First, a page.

Reinforce chapter themes with free access to two journal articles for each chapter and further online readings. Select chapters will also include suggested weblinks.
Journal Article 22.1: Braithwaite, J., Hibbert, P., Blakely, B., Plumb, J., Hannaford, N., Cameron Long, J. and Marks, D. (2017) ‘Health system frameworks and performance indicators in eight countries: A comparative international analysis’, SAGE Open Medicine 5.
Description: Performance indicators are a popular mechanism for measuring the quality of healthcare to facilitate both quality improvement and systems management. Few studies make comparative assessments of different countries’ performance indicator frameworks. This study identifies and compares frameworks and performance indicators used in selected Organisation for Economic Co-operation and Development health systems to measure and report on the performance of healthcare organizations and local health systems. Countries involved are Australia, Canada, Denmark, England, the Netherlands, New Zealand, Scotland and the United States. Identification of comparable international indicators and analyses of their characteristics and of their broader national frameworks and contexts were undertaken. Two dimensions of indicators – that they are nationally consistent (used across the country rather than just regionally) and locally relevant (measured and reported publicly at a local level, for example, a health service) – were deemed important. The most commonly used domains in performance frameworks were safety, effectiveness and access. The search found 401 indicators that fulfilled the ‘nationally consistent and locally relevant’ criteria. Of these, 45 indicators are reported in more than one country. Cardiovascular, surgery and mental health were the most frequently reported disease groups. These comparative data inform researchers and policymakers internationally when designing health performance frameworks and indicator sets.
Journal Article 22.2: Tuckett, A., Henwood, T., Oliffe, J. L., Koble-Alexander, T. L. and Rin Kim, J. (2015) ‘A comparative study of Australian and New Zealand male and female nurses health: A sex comparison and gender analysis’, American Journal of Men's Health 10(6): 450–58.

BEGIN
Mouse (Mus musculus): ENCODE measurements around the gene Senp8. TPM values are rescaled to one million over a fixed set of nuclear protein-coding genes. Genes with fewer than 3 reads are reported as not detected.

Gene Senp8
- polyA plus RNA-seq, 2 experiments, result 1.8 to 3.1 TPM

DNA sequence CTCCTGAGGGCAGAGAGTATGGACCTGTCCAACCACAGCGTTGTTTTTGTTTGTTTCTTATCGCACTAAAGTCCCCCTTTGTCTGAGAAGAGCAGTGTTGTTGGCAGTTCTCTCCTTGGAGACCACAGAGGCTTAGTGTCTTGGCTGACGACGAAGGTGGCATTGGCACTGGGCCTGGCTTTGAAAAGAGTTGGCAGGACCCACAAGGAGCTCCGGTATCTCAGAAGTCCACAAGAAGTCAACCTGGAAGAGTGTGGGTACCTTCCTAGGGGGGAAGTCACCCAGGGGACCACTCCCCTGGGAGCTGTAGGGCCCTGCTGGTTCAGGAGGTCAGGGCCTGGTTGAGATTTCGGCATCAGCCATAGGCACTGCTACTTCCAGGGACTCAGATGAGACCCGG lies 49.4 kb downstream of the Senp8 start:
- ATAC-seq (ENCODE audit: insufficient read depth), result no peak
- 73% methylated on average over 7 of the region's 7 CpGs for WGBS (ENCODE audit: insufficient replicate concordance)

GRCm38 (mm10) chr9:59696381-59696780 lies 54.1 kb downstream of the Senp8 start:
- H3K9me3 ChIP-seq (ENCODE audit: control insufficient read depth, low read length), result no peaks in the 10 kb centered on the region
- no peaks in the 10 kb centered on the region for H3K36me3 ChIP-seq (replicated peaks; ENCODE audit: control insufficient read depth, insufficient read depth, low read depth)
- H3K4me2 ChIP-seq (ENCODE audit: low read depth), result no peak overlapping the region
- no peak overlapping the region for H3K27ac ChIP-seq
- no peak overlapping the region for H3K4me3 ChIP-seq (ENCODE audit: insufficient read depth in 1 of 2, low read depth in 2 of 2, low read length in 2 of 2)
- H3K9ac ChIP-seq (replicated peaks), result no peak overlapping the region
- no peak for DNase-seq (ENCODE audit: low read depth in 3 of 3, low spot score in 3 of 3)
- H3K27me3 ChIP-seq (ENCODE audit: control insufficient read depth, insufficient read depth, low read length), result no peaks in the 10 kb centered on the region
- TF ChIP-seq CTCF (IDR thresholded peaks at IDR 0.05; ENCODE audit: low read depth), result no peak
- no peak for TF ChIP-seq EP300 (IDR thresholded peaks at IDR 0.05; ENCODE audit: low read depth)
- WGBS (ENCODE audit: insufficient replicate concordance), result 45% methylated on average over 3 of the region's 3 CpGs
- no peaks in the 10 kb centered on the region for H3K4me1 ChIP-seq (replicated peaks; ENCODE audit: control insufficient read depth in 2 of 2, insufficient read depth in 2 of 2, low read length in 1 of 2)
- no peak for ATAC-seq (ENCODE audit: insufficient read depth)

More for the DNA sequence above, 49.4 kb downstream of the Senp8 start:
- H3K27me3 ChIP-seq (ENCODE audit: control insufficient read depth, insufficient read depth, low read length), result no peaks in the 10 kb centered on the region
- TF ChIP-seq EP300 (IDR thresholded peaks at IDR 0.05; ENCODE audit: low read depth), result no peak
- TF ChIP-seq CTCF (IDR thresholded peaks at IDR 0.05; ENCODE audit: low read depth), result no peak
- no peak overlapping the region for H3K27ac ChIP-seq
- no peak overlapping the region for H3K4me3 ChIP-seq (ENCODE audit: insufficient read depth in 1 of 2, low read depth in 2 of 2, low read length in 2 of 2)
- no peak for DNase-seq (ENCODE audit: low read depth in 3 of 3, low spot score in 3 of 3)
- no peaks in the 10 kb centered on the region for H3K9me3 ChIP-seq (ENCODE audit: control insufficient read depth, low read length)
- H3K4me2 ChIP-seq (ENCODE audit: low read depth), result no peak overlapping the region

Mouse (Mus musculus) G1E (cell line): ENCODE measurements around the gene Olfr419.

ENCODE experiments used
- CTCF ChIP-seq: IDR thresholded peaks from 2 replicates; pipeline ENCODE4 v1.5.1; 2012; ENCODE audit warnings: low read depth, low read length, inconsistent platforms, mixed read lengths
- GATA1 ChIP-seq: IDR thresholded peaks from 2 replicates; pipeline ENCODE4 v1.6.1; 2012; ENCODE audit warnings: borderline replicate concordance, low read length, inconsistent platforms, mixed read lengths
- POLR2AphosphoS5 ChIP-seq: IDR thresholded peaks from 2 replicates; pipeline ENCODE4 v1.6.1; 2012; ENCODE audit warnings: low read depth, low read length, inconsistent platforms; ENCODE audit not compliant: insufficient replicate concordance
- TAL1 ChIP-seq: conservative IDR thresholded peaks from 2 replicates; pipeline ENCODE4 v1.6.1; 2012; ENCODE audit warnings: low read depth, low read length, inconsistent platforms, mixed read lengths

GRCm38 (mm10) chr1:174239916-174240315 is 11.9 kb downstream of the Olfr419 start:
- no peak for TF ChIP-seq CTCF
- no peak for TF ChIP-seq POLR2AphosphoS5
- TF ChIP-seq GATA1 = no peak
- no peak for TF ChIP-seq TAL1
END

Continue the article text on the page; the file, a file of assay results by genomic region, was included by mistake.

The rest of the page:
Description: The aim of this research was to compare the health and lifestyle behaviors between male and female nursing professionals. Biological, workplace, and lifestyle factors as well as health behaviors and outcomes are reported as different between male and female nurses. Although male nurses show distinct health-related patterns and experience health disparities at work, few studies have investigated health differences by sex in a large cohort group of nursing professionals. This observation study of Australian and New Zealand nurses and midwives drew data from an eCohort survey. A cohort of 342 females was generated by SPSS randomization (total N = 3625), to compare against 342 participating males. Measures for comparison include health markers and behaviors, cognitive well-being, workplace and leisure-time vitality, and functional capacity. Findings suggest that male nurses had a higher BMI, sat for longer, slept for less time, and were more likely to be a smoker than their female nurse counterparts. Men were more likely to report restrictions in bending, bathing, and dressing. In relation to disease, male nurses reported greater rates of respiratory disease and cardiovascular disease, including a three times greater incidence of myocardial infarction, and were more likely to have metabolic problems. In contrast, however, male nurses were more likely to report feeling calm and peaceful with less worries about their health. Important for nurse workforce administrators concerned about the well-being of their staff, the current study reveals significant sex differences and supports the need for gender-sensitive approaches to aid the well-being of male nurses.